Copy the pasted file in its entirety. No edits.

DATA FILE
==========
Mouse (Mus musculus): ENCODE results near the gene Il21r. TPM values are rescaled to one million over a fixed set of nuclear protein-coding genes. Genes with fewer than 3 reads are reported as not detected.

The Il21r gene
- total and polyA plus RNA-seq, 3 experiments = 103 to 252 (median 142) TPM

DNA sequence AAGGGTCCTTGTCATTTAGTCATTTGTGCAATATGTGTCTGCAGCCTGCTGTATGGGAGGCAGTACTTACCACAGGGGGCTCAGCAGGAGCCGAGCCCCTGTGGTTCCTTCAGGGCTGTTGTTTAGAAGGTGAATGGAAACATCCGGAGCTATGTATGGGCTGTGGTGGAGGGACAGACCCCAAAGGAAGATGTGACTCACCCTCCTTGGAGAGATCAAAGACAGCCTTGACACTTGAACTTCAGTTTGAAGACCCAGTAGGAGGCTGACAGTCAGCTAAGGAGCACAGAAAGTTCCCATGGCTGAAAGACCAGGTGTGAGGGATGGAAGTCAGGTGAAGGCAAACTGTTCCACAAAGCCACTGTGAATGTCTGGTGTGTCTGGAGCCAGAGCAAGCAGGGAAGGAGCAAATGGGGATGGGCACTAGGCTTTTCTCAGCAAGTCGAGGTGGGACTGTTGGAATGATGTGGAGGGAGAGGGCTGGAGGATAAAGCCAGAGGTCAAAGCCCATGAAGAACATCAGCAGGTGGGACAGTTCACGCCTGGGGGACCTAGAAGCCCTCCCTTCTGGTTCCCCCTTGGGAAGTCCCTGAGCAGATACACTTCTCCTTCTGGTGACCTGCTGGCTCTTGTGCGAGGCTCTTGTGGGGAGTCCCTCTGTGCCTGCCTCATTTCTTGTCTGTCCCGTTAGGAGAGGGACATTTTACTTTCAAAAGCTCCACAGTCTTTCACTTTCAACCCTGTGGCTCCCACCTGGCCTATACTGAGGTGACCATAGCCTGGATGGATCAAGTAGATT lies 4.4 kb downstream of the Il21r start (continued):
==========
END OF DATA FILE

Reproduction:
Mouse (Mus musculus): ENCODE results near the gene Il21r. TPM values are rescaled to one million over a fixed set of nuclear protein-coding genes. Genes with fewer than 3 reads are reported as not detected.

The Il21r gene
- total and polyA plus RNA-seq, 3 experiments = 103 to 252 (median 142) TPM

DNA sequence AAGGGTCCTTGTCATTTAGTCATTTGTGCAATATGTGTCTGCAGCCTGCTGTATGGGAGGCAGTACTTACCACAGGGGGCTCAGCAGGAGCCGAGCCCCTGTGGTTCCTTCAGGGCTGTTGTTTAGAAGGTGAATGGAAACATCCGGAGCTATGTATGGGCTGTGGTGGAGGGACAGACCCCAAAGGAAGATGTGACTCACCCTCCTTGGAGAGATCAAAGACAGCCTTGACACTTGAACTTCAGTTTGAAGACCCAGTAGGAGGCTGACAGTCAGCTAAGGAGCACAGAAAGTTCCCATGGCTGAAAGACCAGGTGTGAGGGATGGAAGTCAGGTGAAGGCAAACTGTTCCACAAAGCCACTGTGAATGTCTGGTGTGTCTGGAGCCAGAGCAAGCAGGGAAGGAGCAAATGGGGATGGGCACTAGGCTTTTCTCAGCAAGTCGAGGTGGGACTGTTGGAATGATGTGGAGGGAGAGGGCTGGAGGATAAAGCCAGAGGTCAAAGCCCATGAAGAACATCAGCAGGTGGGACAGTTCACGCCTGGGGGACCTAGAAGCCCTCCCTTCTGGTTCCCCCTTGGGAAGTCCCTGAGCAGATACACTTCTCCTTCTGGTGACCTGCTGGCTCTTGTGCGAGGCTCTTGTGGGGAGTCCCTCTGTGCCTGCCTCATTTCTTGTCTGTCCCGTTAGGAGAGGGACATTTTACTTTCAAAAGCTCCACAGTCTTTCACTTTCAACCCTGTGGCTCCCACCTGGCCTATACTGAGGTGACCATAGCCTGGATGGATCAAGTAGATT lies 4.4 kb downstream of the Il21r start (continued):